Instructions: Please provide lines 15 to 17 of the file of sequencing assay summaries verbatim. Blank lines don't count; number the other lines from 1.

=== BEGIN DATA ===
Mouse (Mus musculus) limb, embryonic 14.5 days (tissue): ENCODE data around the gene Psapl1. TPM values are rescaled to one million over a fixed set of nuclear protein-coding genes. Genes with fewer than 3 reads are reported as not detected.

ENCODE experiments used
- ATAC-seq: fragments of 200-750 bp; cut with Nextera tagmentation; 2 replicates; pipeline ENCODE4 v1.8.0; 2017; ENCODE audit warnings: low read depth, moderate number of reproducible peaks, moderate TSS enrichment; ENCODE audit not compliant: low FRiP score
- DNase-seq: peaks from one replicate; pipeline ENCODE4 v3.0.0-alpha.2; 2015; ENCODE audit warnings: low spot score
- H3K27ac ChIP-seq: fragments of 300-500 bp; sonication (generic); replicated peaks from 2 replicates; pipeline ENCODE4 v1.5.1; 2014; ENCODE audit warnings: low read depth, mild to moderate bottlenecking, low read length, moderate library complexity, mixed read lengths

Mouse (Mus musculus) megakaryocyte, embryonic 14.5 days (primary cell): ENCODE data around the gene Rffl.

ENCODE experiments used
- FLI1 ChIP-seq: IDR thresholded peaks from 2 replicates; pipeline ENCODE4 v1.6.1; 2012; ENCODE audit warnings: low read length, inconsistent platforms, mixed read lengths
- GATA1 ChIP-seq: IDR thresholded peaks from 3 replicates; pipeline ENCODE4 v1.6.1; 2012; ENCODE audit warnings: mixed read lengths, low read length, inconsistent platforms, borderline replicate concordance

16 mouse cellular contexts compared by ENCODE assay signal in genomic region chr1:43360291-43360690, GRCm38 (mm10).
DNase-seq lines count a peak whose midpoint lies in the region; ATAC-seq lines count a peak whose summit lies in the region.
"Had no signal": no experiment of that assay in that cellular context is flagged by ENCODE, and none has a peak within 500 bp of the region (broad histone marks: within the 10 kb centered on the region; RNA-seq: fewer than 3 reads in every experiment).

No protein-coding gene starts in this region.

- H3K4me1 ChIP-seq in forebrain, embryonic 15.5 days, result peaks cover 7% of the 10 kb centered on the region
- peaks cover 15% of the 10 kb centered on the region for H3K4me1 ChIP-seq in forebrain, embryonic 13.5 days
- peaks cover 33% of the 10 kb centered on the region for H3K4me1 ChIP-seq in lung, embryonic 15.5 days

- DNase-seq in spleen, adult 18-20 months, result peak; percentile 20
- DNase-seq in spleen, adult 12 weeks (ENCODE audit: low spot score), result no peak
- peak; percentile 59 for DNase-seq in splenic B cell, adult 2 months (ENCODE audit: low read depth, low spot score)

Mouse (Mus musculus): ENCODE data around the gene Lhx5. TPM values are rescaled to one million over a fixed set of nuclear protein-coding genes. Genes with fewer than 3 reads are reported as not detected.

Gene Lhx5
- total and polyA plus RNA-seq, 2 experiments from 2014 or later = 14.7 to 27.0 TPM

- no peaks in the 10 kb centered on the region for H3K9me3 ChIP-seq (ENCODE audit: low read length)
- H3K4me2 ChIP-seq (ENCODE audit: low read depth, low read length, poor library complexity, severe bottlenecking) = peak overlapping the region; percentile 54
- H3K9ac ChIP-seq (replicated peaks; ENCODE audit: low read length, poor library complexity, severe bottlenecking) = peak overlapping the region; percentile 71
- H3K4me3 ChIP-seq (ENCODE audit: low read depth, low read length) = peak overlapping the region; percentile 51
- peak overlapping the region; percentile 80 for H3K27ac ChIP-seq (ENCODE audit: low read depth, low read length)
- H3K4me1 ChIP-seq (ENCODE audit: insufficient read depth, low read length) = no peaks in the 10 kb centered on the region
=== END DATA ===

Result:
- peaks cover 15% of the 10 kb centered on the region for H3K4me1 ChIP-seq in forebrain, embryonic 13.5 days
- peaks cover 33% of the 10 kb centered on the region for H3K4me1 ChIP-seq in lung, embryonic 15.5 days

- DNase-seq in spleen, adult 18-20 months, result peak; percentile 20